Italian White

Italian White is a mild flavored garlic. It has a white skin, often with purple blotching or striping especially in cooler climates. It has a slightly longer shelf life (5 months) than the purples. Being a soft neck garlic it is easier to braid and we offer this variety braided.



Due to quarantine regulations we can only ship to NSW, ACT, VIC and QLD.

Delivery is made by Australia Post.

We only send orders on Monday, Tuesday or Wednesday to ensure that your garlic does not sit in the depot over the weekend.


The abomination of a superfood by Graeme Sait

Last year I was a guest speaker at two southern garlic conferences and I was able to socialise with the entrepreneurial and entertaining souls whom have chosen to grow garlic. I wondered how a local industry could survive when prices are four times that of imported Chinese garlic, so I researched the imported option. My goodness, this garbage will never grace my dinner table again. It is the classic bastardisation of a wonderful food! Here are some details of the toxic quartet involved in the cheap import:

  1. First, the garlic is soaked in bleach to produce an unnatural, pristine look. The intent is to suggest purity, but bleach is a dioxin. Dioxins are fat soluble, class one carcinogens and they should not even be in your laundry, let alone on your food.

  2. Then, the unfortunate functional food is dowsed with maleic acid to prevent premature sprouting. In continuation of the cancer theme, this additive is a proven class 3 carcinogen and can also create serious kidney damage.

  3. The third indignity bestowed upon this medicinal bulb involves irradiation to extend shelf-life. The major powerhouse medicinal component of garlic is called allicin. It can lower blood pressure, while reducing inflammation and boosting immunity. The enzyme alliinase converts alliin to allicin. Ideally, cloves should be bruised a little and then left to stand for 11 minutes to allow the formation of allicin before consumption. It is important to understand that irradiation neutralises all enzymes. This effectively means that there is no chance for allicin to form. It might look like garlic and you can still smell the sulfur component, but it is no longer the protective, defense food it was designed to be.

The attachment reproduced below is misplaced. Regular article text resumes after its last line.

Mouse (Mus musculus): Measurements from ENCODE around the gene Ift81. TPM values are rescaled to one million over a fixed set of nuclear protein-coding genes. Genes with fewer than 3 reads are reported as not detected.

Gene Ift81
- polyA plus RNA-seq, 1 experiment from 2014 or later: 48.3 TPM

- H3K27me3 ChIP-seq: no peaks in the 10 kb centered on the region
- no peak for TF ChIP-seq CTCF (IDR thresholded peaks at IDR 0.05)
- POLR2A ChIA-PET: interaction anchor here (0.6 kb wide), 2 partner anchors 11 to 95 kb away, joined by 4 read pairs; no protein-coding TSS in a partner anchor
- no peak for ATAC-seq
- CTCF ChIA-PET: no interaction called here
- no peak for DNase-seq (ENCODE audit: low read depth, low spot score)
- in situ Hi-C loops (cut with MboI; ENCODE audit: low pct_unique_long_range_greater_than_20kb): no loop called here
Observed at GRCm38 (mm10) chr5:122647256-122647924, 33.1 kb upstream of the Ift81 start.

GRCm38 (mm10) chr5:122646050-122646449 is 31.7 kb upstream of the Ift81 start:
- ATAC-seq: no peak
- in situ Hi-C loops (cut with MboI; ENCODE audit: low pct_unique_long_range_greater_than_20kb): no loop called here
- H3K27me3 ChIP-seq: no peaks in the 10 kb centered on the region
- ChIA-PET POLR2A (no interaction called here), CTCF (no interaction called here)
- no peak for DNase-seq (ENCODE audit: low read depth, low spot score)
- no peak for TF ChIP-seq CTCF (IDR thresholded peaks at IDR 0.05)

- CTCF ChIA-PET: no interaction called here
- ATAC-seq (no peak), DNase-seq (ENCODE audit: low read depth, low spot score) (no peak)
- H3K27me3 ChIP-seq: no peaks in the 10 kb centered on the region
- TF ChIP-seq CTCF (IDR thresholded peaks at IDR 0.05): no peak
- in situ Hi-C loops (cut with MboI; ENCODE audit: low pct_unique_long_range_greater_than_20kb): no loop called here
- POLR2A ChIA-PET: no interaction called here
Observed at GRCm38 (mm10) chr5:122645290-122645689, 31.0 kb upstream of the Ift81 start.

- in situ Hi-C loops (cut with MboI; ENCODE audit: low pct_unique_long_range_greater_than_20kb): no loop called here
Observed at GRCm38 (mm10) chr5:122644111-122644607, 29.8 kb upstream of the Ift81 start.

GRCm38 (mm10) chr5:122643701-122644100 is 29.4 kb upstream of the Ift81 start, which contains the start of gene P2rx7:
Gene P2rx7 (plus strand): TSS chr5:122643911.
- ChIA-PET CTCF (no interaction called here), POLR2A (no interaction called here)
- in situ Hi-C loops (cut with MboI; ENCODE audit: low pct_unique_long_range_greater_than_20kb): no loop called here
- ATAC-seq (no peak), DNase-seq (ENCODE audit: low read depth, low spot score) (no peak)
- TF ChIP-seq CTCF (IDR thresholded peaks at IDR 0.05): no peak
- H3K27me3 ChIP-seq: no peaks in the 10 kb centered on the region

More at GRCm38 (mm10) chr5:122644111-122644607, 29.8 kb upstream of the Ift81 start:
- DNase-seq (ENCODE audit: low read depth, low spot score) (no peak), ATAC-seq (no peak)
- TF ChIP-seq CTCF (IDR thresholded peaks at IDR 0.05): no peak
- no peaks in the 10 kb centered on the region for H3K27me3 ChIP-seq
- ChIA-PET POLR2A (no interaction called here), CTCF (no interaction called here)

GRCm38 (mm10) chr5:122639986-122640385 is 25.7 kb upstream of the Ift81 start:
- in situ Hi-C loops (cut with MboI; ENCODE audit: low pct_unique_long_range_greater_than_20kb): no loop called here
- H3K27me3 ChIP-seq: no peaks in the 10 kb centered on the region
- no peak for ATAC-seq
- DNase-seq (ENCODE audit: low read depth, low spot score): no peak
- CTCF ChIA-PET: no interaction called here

4. Finally, the highly compromised cloves arrive on Australian shores and are subjected to a particularly nasty local ritual. Imported fresh food is soaked in methyl bromide to ensure that we are not importing any unwanted intruders into our country. This chemical was widely used as a soil treatment to kill nematodes and destroy weed seeds. It has been banned in most counties due to the extreme toxicity and damage to the ozone layer. All other counties that employ this toxic intervention insist upon a withholding period before the treated food hits the consumer. Australia and New Zealand are the only two countries that have not agreed to this withholding period.

Perhaps you now understand why you might pay an extra premium for organic or biological garlic, produced in our country, rather than this imported abomination.


Garlic braidsGarlic can be ordered online in the following packages:-

  1. 500gms braid - $30 (Italian white only)
  2. 1kg - $40
  3. 2kg - $80

See our Catalogue to order. Delivery is via Australia Post and postage will be added when you order.

If you wish to purchase larger quantities please email us to discuss